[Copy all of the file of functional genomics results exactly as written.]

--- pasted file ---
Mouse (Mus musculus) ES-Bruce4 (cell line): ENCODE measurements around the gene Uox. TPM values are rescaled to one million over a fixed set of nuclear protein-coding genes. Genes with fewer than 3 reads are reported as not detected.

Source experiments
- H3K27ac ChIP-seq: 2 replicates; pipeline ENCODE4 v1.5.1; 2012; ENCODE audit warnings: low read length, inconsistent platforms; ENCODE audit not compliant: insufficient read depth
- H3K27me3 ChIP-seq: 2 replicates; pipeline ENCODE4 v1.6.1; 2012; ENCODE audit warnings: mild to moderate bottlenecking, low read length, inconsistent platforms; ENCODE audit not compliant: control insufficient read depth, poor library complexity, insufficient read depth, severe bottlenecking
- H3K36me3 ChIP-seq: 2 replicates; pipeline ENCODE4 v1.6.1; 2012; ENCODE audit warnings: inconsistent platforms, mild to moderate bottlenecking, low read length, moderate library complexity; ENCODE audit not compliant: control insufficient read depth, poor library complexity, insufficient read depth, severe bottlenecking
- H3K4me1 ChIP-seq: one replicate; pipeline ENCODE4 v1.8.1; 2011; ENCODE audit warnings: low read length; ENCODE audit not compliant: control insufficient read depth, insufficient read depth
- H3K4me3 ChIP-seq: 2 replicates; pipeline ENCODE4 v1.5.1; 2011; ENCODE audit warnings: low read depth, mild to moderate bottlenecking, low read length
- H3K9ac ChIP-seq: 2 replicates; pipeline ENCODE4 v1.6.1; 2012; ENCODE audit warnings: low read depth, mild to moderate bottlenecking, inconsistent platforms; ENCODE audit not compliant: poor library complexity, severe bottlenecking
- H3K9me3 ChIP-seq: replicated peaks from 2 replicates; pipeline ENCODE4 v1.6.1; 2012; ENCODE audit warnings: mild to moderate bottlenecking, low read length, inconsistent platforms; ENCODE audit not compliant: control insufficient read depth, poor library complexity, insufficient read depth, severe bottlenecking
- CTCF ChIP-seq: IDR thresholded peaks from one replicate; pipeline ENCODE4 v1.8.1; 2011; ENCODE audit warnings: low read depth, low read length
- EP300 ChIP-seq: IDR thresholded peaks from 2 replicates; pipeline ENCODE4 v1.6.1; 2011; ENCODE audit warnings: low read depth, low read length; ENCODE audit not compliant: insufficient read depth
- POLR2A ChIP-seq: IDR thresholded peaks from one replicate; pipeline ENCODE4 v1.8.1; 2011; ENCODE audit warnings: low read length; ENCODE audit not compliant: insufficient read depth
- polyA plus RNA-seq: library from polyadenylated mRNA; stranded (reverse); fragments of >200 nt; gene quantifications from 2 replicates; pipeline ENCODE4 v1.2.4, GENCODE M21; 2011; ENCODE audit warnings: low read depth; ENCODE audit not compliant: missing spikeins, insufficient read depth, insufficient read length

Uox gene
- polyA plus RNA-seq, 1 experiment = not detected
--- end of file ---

Mouse (Mus musculus) ES-Bruce4 (cell line): ENCODE measurements around the gene Uox. TPM values are rescaled to one million over a fixed set of nuclear protein-coding genes. Genes with fewer than 3 reads are reported as not detected.

Source experiments
- H3K27ac ChIP-seq: 2 replicates; pipeline ENCODE4 v1.5.1; 2012; ENCODE audit warnings: low read length, inconsistent platforms; ENCODE audit not compliant: insufficient read depth
- H3K27me3 ChIP-seq: 2 replicates; pipeline ENCODE4 v1.6.1; 2012; ENCODE audit warnings: mild to moderate bottlenecking, low read length, inconsistent platforms; ENCODE audit not compliant: control insufficient read depth, poor library complexity, insufficient read depth, severe bottlenecking
- H3K36me3 ChIP-seq: 2 replicates; pipeline ENCODE4 v1.6.1; 2012; ENCODE audit warnings: inconsistent platforms, mild to moderate bottlenecking, low read length, moderate library complexity; ENCODE audit not compliant: control insufficient read depth, poor library complexity, insufficient read depth, severe bottlenecking
- H3K4me1 ChIP-seq: one replicate; pipeline ENCODE4 v1.8.1; 2011; ENCODE audit warnings: low read length; ENCODE audit not compliant: control insufficient read depth, insufficient read depth
- H3K4me3 ChIP-seq: 2 replicates; pipeline ENCODE4 v1.5.1; 2011; ENCODE audit warnings: low read depth, mild to moderate bottlenecking, low read length
- H3K9ac ChIP-seq: 2 replicates; pipeline ENCODE4 v1.6.1; 2012; ENCODE audit warnings: low read depth, mild to moderate bottlenecking, inconsistent platforms; ENCODE audit not compliant: poor library complexity, severe bottlenecking
- H3K9me3 ChIP-seq: replicated peaks from 2 replicates; pipeline ENCODE4 v1.6.1; 2012; ENCODE audit warnings: mild to moderate bottlenecking, low read length, inconsistent platforms; ENCODE audit not compliant: control insufficient read depth, poor library complexity, insufficient read depth, severe bottlenecking
- CTCF ChIP-seq: IDR thresholded peaks from one replicate; pipeline ENCODE4 v1.8.1; 2011; ENCODE audit warnings: low read depth, low read length
- EP300 ChIP-seq: IDR thresholded peaks from 2 replicates; pipeline ENCODE4 v1.6.1; 2011; ENCODE audit warnings: low read depth, low read length; ENCODE audit not compliant: insufficient read depth
- POLR2A ChIP-seq: IDR thresholded peaks from one replicate; pipeline ENCODE4 v1.8.1; 2011; ENCODE audit warnings: low read length; ENCODE audit not compliant: insufficient read depth
- polyA plus RNA-seq: library from polyadenylated mRNA; stranded (reverse); fragments of >200 nt; gene quantifications from 2 replicates; pipeline ENCODE4 v1.2.4, GENCODE M21; 2011; ENCODE audit warnings: low read depth; ENCODE audit not compliant: missing spikeins, insufficient read depth, insufficient read length

Uox gene
- polyA plus RNA-seq, 1 experiment = not detected